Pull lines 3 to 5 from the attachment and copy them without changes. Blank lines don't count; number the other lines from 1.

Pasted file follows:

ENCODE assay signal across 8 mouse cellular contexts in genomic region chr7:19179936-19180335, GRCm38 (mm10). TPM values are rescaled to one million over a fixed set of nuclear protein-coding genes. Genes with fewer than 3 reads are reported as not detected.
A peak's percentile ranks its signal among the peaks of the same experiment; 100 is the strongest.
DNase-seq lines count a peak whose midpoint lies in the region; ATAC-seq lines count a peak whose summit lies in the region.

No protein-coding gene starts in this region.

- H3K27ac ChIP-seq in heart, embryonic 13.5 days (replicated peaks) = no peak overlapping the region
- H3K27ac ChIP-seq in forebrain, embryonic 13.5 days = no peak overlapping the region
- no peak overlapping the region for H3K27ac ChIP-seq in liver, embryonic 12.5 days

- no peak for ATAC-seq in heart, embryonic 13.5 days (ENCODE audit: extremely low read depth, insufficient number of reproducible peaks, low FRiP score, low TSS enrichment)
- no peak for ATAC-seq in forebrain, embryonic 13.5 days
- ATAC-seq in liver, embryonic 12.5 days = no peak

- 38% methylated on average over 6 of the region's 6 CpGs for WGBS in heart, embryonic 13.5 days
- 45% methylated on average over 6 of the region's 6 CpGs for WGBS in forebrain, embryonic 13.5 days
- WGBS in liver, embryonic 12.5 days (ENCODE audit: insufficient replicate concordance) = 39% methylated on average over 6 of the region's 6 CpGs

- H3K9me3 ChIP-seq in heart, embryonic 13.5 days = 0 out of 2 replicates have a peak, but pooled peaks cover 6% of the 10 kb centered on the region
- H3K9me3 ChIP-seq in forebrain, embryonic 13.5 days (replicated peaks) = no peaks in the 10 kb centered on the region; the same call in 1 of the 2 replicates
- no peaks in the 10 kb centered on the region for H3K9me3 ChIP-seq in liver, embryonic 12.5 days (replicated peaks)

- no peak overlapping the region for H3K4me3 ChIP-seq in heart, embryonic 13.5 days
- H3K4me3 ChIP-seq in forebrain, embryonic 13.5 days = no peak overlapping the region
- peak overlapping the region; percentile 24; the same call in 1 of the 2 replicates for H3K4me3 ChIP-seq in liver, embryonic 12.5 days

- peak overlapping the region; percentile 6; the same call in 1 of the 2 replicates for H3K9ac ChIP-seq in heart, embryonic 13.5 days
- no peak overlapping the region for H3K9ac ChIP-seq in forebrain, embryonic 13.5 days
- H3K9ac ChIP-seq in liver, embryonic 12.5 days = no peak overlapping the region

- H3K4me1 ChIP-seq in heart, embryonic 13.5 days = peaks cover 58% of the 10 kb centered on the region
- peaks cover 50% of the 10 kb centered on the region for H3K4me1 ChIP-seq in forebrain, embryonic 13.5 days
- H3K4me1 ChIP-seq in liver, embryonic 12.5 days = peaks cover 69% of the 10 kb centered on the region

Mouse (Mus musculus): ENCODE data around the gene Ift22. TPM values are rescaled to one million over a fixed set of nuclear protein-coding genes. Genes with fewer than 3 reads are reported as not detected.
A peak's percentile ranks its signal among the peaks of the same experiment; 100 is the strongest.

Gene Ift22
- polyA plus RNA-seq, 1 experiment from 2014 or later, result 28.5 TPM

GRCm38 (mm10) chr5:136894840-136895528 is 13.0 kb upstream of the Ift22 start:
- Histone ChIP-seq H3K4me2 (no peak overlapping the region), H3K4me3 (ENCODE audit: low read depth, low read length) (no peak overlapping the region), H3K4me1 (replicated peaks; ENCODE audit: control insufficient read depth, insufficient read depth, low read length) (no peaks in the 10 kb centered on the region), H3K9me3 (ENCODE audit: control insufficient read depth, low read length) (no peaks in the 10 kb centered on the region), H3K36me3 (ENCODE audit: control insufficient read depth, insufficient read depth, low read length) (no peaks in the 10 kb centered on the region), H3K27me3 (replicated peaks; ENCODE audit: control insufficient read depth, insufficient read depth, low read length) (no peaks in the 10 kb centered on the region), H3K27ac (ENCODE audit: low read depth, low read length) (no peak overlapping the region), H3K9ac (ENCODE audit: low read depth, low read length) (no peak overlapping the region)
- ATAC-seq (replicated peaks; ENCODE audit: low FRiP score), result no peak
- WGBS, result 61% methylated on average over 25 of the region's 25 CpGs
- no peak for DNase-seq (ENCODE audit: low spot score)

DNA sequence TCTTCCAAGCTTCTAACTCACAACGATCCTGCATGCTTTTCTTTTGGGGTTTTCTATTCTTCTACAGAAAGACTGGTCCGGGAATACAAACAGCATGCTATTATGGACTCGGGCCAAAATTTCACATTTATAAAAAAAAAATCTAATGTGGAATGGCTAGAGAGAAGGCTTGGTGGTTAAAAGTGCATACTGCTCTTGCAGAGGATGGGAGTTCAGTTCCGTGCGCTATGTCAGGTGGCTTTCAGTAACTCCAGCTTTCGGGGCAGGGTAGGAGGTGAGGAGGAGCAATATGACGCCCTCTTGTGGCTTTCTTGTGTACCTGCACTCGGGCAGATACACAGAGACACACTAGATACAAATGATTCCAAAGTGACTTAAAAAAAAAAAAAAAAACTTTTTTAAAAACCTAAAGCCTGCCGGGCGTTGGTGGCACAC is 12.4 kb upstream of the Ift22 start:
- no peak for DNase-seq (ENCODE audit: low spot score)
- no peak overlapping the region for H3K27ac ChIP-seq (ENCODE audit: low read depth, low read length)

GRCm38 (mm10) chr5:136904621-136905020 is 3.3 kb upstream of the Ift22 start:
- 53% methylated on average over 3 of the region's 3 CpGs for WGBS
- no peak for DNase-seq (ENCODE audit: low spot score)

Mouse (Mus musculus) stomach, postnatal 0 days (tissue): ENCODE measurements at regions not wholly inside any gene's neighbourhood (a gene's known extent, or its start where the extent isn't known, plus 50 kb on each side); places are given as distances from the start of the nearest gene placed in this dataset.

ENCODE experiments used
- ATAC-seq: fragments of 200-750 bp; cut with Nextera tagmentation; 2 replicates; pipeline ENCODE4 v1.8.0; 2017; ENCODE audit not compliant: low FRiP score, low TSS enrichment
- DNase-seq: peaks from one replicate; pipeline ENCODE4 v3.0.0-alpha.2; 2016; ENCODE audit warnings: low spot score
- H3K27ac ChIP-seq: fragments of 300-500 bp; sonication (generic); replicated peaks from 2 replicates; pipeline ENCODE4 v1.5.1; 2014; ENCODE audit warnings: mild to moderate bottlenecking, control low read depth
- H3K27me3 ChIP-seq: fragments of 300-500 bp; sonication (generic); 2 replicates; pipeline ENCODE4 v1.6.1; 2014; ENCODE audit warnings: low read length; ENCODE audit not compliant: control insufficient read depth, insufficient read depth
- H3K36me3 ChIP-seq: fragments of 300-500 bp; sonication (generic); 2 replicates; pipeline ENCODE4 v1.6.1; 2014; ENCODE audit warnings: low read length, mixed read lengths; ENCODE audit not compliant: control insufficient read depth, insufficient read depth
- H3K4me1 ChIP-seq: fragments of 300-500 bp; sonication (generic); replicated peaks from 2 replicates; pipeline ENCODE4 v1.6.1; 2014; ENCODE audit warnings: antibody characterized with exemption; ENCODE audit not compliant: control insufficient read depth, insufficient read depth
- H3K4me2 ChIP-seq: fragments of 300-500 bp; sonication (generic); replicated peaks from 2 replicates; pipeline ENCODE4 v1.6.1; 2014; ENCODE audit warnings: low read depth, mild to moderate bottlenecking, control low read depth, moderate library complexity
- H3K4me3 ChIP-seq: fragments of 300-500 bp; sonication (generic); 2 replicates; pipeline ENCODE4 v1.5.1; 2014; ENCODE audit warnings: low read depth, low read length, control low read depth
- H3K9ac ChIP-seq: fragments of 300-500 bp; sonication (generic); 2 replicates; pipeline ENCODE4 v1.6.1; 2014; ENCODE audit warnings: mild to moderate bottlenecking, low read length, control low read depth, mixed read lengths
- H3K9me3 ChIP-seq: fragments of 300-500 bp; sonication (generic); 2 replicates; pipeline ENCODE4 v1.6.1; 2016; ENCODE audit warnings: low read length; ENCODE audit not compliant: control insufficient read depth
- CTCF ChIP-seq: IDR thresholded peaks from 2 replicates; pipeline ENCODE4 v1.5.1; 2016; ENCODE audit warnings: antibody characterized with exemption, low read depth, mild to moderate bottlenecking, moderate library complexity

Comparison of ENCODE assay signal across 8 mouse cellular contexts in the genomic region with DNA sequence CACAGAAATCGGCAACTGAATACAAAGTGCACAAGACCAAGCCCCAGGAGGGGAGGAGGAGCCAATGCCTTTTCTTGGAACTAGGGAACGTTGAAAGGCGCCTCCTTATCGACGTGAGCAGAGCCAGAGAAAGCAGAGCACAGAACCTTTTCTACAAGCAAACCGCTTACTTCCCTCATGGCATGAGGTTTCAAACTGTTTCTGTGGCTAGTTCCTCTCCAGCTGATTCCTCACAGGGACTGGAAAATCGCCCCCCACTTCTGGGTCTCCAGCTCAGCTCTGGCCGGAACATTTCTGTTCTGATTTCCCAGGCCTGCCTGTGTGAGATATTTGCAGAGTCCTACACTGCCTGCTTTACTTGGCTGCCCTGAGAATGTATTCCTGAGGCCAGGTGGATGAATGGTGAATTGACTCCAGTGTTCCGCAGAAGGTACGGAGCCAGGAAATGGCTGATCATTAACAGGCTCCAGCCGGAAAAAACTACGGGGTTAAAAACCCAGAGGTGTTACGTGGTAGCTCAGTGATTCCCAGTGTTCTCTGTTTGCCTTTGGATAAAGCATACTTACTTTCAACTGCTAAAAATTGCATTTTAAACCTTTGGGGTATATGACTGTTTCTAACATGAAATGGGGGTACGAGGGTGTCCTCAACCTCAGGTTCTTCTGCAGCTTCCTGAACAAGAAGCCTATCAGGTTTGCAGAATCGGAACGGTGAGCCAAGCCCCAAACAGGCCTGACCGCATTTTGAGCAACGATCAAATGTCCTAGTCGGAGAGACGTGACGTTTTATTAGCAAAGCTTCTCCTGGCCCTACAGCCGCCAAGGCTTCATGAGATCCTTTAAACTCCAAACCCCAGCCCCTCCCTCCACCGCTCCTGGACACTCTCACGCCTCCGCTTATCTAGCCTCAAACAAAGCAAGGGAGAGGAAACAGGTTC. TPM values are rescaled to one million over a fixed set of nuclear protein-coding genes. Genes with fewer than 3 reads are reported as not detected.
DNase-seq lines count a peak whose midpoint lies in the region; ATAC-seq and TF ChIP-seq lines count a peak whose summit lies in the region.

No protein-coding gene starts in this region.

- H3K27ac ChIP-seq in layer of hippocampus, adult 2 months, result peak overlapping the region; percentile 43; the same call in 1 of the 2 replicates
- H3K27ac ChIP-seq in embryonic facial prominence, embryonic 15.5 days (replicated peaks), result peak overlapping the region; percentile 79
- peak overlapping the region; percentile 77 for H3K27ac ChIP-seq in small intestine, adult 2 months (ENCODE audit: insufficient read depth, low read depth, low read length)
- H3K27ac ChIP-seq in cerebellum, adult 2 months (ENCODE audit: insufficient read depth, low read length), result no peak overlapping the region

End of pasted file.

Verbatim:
DNase-seq lines count a peak whose midpoint lies in the region; ATAC-seq lines count a peak whose summit lies in the region.

No protein-coding gene starts in this region.

- H3K27ac ChIP-seq in heart, embryonic 13.5 days (replicated peaks) = no peak overlapping the region